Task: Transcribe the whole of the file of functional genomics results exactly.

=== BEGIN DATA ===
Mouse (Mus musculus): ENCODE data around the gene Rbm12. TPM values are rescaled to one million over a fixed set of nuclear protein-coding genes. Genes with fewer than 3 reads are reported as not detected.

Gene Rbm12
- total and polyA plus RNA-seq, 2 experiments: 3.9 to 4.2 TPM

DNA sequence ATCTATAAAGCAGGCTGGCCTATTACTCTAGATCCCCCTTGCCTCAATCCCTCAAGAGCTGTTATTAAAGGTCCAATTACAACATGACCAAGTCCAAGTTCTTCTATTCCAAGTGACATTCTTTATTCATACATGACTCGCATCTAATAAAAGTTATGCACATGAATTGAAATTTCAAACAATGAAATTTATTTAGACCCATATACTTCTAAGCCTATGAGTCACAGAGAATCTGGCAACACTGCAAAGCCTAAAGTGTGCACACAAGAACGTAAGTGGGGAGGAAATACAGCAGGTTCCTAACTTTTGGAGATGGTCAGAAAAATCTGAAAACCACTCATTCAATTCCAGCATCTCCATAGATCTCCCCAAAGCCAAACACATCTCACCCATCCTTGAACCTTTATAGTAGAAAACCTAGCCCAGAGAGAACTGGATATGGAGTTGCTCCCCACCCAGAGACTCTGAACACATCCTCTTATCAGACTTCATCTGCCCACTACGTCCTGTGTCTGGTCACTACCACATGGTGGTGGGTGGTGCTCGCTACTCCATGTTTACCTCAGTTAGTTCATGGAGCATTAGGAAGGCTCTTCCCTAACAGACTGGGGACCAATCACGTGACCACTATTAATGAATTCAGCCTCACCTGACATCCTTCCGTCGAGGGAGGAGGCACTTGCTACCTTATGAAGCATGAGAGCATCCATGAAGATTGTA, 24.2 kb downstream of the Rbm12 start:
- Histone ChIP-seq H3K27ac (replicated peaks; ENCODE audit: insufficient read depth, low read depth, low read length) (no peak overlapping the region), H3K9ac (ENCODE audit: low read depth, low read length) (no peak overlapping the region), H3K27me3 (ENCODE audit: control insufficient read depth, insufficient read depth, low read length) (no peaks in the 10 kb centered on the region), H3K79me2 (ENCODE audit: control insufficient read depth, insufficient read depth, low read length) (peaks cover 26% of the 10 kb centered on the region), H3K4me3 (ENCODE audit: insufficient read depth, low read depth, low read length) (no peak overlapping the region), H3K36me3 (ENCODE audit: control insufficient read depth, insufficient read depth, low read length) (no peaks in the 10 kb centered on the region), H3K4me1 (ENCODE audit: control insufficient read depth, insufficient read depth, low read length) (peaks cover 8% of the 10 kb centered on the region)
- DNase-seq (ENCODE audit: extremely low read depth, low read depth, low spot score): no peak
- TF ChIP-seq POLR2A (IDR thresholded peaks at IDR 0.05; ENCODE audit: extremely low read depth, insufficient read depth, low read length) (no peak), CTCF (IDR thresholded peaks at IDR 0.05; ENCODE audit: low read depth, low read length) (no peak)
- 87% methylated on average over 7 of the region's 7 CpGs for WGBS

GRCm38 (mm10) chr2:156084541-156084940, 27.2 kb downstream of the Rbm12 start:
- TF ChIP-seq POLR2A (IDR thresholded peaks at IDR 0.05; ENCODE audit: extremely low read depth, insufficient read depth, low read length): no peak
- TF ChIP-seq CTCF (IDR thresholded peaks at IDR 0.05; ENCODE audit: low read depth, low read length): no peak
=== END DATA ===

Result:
Mouse (Mus musculus): ENCODE data around the gene Rbm12. TPM values are rescaled to one million over a fixed set of nuclear protein-coding genes. Genes with fewer than 3 reads are reported as not detected.

Gene Rbm12
- total and polyA plus RNA-seq, 2 experiments: 3.9 to 4.2 TPM

DNA sequence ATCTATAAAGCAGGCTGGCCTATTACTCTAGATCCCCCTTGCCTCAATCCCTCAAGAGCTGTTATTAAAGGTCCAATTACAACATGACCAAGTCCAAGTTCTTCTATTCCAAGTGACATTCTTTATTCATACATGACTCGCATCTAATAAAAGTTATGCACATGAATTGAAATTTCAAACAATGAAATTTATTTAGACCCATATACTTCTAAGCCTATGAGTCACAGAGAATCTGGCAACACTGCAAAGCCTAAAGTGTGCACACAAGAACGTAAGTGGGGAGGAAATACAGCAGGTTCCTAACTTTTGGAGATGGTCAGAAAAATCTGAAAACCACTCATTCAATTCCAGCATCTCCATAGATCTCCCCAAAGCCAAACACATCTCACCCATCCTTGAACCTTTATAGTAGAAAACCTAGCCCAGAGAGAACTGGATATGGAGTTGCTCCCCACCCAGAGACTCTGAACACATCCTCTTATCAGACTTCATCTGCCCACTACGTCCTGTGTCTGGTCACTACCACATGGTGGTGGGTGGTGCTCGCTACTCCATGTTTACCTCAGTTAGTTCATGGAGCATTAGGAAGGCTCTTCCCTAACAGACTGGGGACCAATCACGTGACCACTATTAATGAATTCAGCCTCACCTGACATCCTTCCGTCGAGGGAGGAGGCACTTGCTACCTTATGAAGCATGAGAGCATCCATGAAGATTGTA, 24.2 kb downstream of the Rbm12 start:
- Histone ChIP-seq H3K27ac (replicated peaks; ENCODE audit: insufficient read depth, low read depth, low read length) (no peak overlapping the region), H3K9ac (ENCODE audit: low read depth, low read length) (no peak overlapping the region), H3K27me3 (ENCODE audit: control insufficient read depth, insufficient read depth, low read length) (no peaks in the 10 kb centered on the region), H3K79me2 (ENCODE audit: control insufficient read depth, insufficient read depth, low read length) (peaks cover 26% of the 10 kb centered on the region), H3K4me3 (ENCODE audit: insufficient read depth, low read depth, low read length) (no peak overlapping the region), H3K36me3 (ENCODE audit: control insufficient read depth, insufficient read depth, low read length) (no peaks in the 10 kb centered on the region), H3K4me1 (ENCODE audit: control insufficient read depth, insufficient read depth, low read length) (peaks cover 8% of the 10 kb centered on the region)
- DNase-seq (ENCODE audit: extremely low read depth, low read depth, low spot score): no peak
- TF ChIP-seq POLR2A (IDR thresholded peaks at IDR 0.05; ENCODE audit: extremely low read depth, insufficient read depth, low read length) (no peak), CTCF (IDR thresholded peaks at IDR 0.05; ENCODE audit: low read depth, low read length) (no peak)
- 87% methylated on average over 7 of the region's 7 CpGs for WGBS

GRCm38 (mm10) chr2:156084541-156084940, 27.2 kb downstream of the Rbm12 start:
- TF ChIP-seq POLR2A (IDR thresholded peaks at IDR 0.05; ENCODE audit: extremely low read depth, insufficient read depth, low read length): no peak
- TF ChIP-seq CTCF (IDR thresholded peaks at IDR 0.05; ENCODE audit: low read depth, low read length): no peak